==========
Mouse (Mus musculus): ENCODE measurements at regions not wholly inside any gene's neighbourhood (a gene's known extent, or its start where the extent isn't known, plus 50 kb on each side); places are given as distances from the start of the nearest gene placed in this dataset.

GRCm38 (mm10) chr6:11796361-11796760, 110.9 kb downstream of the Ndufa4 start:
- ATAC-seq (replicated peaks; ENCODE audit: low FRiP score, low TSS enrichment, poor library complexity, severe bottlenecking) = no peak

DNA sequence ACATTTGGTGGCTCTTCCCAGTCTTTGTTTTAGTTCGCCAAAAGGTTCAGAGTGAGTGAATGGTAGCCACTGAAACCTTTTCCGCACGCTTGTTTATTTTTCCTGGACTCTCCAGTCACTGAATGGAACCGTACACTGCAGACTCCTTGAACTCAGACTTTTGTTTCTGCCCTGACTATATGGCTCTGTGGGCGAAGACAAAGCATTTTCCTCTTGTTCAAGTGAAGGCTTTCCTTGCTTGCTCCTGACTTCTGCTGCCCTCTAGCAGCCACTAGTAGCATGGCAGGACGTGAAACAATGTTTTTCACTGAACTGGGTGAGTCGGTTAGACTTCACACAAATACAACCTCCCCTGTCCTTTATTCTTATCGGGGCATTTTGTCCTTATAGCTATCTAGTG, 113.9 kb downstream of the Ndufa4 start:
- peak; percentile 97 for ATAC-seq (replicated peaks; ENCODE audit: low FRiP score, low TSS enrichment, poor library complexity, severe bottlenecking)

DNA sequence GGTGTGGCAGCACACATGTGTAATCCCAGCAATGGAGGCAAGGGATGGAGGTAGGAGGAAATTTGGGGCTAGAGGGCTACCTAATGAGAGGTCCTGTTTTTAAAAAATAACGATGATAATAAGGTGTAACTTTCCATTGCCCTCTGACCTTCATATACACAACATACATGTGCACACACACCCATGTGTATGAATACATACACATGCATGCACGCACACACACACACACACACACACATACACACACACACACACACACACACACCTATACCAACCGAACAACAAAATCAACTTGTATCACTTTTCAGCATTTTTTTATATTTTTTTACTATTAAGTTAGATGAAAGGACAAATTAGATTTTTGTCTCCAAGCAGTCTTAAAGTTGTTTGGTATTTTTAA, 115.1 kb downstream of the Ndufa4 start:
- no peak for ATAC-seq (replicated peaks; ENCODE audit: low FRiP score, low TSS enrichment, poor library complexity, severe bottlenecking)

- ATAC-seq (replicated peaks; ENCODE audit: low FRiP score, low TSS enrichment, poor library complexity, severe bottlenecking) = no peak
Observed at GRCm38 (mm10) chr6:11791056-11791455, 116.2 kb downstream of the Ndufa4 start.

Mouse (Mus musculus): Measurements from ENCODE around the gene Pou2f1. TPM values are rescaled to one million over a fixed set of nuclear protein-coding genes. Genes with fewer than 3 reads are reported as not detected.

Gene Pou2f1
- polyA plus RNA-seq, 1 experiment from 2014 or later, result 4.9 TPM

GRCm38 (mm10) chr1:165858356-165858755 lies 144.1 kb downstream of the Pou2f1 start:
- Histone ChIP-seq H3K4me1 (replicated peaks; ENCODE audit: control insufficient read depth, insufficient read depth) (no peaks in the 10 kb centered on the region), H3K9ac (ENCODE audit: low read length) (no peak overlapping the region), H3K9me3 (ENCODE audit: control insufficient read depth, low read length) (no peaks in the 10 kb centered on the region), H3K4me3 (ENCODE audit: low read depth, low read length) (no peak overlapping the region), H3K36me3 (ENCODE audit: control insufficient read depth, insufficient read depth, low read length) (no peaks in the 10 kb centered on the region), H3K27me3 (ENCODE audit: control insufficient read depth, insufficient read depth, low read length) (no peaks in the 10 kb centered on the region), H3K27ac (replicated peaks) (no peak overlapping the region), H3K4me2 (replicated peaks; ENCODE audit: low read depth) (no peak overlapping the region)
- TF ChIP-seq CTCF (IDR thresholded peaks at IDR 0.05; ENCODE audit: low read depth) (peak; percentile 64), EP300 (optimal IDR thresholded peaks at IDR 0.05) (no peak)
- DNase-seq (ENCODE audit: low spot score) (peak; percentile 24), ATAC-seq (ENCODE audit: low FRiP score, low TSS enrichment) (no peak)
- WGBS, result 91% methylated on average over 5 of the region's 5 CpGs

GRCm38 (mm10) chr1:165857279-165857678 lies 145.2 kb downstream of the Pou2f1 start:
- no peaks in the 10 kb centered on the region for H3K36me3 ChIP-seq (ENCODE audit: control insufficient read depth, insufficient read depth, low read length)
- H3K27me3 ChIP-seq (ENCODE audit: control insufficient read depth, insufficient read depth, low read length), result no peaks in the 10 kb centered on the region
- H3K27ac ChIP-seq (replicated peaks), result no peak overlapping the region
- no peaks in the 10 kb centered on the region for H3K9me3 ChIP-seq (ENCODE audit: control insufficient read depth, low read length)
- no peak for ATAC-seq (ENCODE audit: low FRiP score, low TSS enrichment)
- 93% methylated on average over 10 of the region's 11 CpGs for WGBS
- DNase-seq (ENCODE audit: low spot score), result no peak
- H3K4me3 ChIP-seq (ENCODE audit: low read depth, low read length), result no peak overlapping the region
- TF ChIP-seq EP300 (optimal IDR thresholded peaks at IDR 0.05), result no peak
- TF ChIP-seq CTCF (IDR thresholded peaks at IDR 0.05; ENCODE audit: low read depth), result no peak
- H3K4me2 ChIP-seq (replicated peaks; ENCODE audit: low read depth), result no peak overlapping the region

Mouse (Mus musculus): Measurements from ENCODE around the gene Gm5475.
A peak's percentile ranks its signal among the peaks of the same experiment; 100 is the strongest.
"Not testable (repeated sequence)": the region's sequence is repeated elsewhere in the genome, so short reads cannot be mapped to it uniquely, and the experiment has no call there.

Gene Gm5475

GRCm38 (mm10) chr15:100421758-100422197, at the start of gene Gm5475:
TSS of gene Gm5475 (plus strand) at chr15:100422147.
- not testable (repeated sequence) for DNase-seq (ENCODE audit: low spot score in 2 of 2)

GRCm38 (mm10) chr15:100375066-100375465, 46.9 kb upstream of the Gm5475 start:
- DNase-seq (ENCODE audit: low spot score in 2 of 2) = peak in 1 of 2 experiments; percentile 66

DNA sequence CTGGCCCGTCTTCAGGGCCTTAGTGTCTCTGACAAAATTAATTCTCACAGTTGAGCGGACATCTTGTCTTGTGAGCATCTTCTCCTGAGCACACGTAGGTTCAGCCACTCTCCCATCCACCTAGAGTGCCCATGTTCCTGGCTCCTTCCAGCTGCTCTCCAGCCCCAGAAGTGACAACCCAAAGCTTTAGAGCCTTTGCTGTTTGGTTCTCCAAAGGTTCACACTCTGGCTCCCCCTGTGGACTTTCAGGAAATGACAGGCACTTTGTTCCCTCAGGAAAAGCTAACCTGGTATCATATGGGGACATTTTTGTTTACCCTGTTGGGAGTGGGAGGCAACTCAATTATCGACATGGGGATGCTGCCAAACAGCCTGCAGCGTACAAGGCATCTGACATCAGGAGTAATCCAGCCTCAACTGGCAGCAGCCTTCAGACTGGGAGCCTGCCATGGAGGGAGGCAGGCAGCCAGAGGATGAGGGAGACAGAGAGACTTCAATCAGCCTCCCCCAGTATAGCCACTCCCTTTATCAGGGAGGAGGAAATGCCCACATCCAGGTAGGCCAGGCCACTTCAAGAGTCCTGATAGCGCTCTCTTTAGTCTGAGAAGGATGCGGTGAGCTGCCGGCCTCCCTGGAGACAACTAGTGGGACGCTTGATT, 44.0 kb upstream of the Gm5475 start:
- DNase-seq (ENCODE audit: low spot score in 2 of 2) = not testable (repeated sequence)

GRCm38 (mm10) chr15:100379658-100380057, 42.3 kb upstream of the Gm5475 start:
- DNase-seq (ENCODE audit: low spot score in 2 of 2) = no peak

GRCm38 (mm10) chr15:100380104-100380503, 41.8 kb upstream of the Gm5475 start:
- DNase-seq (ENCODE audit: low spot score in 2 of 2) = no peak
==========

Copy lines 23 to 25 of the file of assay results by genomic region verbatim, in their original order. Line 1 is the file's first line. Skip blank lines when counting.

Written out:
- no peak for ATAC-seq (ENCODE audit: low FRiP score, low TSS enrichment)
- 93% methylated on average over 10 of the region's 11 CpGs for WGBS
- DNase-seq (ENCODE audit: low spot score), result no peak